Abstract

The objective of the analytical simulator presented here is to predict theopposite and complex effects induced by the injected produced water temperatureand formation damage on thermally fractured wells. The deposition of solidparticles and oil droplets in a fracture and its effect on the InjectivityIndex evolution of an injector is then simulated. The principle is to injectcooled waters like sea water for example during a certain period of time toenable the well to develop a thermal fracture. When the fracture is wellestablished, the re-injection of hot produced waters starts. The model takesinto account the effect of this new water temperature on the viscous flow andon the fracture shrinkage and closure. In the same time oil droplets and solidparticles contained in produced water cause the damage of the reservoir. Thistends to open and propagate the fracture under bottom pressure increase. In thesimulator, the internal formation damage and the external filter cakedeposition in the fracture occur simultaneously. Two internal formation damagedeposition models are taken into account. In a first model the internal damageis supposed to be linear and occurring from the fracture faces to thereservoir. In a second model, despite the growth of the fracture, the internaldamage is supposed to be radial and occurring from the wall of the well to thereservoir. Also, two exeternal filter cake deposition models are considered:the filter cake deposits only at the fracture tip or on fracture faces.Theoretical field cases were considered in the simulations. The differentinternal formation damage and filter cake models were combined together toreproduce the injectivity index evolution observed on real fileds. The examplepresented are chosen to show that, contrarily to common thinkings, the IIevolution can be dominated, in certain circumstances, by the internal damagerather then by the external filter cake deposition. With the present choice ofdata, the II evolution which matches better the commonly observed fieldreponses is obtained when the internal damage occurs in radial flow whateverthe model deposition of the external filter cake is.

Introduction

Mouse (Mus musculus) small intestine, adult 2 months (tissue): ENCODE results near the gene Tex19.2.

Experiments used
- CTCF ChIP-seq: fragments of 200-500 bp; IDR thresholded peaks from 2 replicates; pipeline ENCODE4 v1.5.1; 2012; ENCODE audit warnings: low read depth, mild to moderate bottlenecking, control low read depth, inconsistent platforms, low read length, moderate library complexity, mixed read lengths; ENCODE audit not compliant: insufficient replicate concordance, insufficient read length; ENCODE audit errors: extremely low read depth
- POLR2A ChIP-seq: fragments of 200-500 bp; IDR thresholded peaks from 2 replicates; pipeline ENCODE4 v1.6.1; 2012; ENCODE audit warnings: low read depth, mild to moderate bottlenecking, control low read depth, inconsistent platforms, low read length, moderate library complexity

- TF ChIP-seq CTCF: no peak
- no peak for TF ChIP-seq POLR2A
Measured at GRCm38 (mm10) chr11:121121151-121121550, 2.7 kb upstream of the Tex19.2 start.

Today produced water management would be assessed as part of the integratedreservoir management and considered as strategic to the sustainable oilfielddevelopment[1]. Regarding the increasing amount of produced water in maturefields, their re-injection in reservoir becomes very attractive because of themore and more constraining environmental regulations and the increasingtreatment coasts. The re-injection of produced waters is the often a goodenvironmental and economical option because it offers an alternative forconventional pressure maintenance, water flooding or disposal schemes. Todefine the feasibility of produced water re-injection, simulator tools arenecessary even from the early stage of the oil and gas field developmentstudies. According to laboratory experiments[2,3,4] and field[5] observations, the combined effect caused by solid particles and oil droplets contained inproduced waters can generate a severe damage of the formation. In the matrixflow injection regime, because of the small surface exposed by perforations tothe flow and this severe damage, the injectivity of the well decreases quicklyand drastically. The re-injection of produced waters in matrix flow istherefore not a good option, even in high permeability formations at least forthe high flowrates needed to make the injection operations economicallyprofitable. Consequently the re-injection in fracturing regime is the onlyoption allowing to sustain an injection rate and to make the injectionoperations economically profitable. With a fracture, it might be possible tore-inject more "dirty waters" while maintaining a good and acceptableinjectivity and therefore to reduce the size of water treatment installationsat surface. In this case it is important to be able to evaluate the growth ofthe fracture sizes and volumes and to verify if they can accommodate for theamount of particles injected. In this domain analytical[6] and numerical[7,8,9]simulators, coupling fracture growth and damage, were presented in theliterature. They enable to predict the fracture behaviour and injectivityevolution for fractured wells.

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